Pinus cembra L.

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Credits

Article from Bean's Trees and Shrubs Hardy in the British Isles

Recommended citation
'Pinus cembra' from the website Trees and Shrubs Online (treesandshrubsonline.org/articles/pinus/pinus-cembra/). Accessed 2024-05-20.

Genus

Common Names

  • Arolla Plne

Glossary

References

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Credits

Article from Bean's Trees and Shrubs Hardy in the British Isles

Recommended citation
'Pinus cembra' from the website Trees and Shrubs Online (treesandshrubsonline.org/articles/pinus/pinus-cembra/). Accessed 2024-05-20.

A tree varying in height from 60 to over 100 ft, usually of pyramidal form, especially when young; young shoots clothed with a thick coat of brownish down. Leaves in fives, very densely packed on the shoots, persisting three to five years according to vigour; pointing forward, fragrant in summer, 112 to 412 in. long, rich green; triangular, with three to five lines of stomata on two faces; margins toothed except near the point; leaf-sheaths 34 to 78 in. long, soon falling away. Cones egg-shaped, 2 to 3 in. long, scarcely as wide; the scales do not expand, and the seeds fall with the cones and are either released by birds or animals or by the decay of the scales.

Native of the Alps, from France to Lower Austria, and of the Tatras and Carpathians, rarely descending below 5,000 ft. In the Alps it occurs in the inner ranges, where it is often associated with the common larch and forms with it the highest limit of tree growth. Visitors to the high valleys of the Mont Blanc area, the Engadine, the Valais, and the inner Tyrol will have noted picturesque old veterans that have braved the storms, doubtless for hundreds of years.

The Arolla pine was in cultivation in Britain as early as 1746, when the Duke of Argyll had it at Whitton near Hounslow. In 1903 there was still a tree there which must have been planted in the Duke’s lifetime, i.e., before 1761. It makes a very handsome small tree, pyramidal, densely branched and very leafy, especially from 8 to 20 ft high. It does not appear to be long-lived nor produce cones freely in southern England, although there are trees between 60 and 70 ft. The oldest is a leaning tree at Dropmore, Bucks, pl. 1795, measuring 65 × 734 ft (1970). Others in the south are: Lythe Hill, Haslemere, Surrey, 70 × 6 ft (1970); Leonardslee, Sussex, 60 × 434 ft (1960); Waddesdon, Bucks, 62 × 712 ft (1973). P. cembra grows best, however, in the cooler and rainier parts of the country. Examples in these areas are: Powis Castle, Montgom., 71 × 8 ft and 60 × 9 ft (1970); Taymouth Castle, Perths., 90 × 11 ft (1970); Dawyck, Peebl., pl. 1840, 58 × 812 ft (1974); Murthly Castle, Perths., 80 × 8 ft (1970).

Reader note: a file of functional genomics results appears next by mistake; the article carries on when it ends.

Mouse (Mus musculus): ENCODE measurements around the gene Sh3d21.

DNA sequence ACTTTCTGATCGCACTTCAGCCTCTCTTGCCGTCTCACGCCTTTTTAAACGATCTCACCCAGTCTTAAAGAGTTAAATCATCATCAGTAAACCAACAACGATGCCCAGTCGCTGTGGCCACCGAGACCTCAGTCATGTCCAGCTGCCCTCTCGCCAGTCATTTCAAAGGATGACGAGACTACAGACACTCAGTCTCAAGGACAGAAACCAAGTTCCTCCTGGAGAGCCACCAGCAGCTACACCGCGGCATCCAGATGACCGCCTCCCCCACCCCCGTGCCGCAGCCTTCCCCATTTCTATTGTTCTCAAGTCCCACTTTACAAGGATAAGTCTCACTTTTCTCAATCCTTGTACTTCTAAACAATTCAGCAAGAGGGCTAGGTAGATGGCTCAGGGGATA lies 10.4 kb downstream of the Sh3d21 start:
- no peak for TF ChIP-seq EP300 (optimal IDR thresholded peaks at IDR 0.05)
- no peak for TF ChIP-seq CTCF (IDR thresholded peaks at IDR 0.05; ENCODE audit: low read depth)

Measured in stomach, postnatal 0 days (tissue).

From the Supplement (Vol. V)

specimens: Dropmore, Bucks., pl. 1795, 65 × 734 ft (1970); Lythe Hill, Haslemere, Surrey, 70 × 6 ft (1970); Waddesdon, Bucks., 58 × 8 ft (1984); Powis Castle, Powys, 78 × 814 ft (1984) and 59 × 9 ft (1981); Taymouth Castle, Perths., 78 × 9 ft (1983); Murthly Castle, Perths., 98 × 814 ft (1983); Dawyck, Peebl., 58 × 812 ft (1974); Monteviot, Roxb., 85 × 834 ft (1983).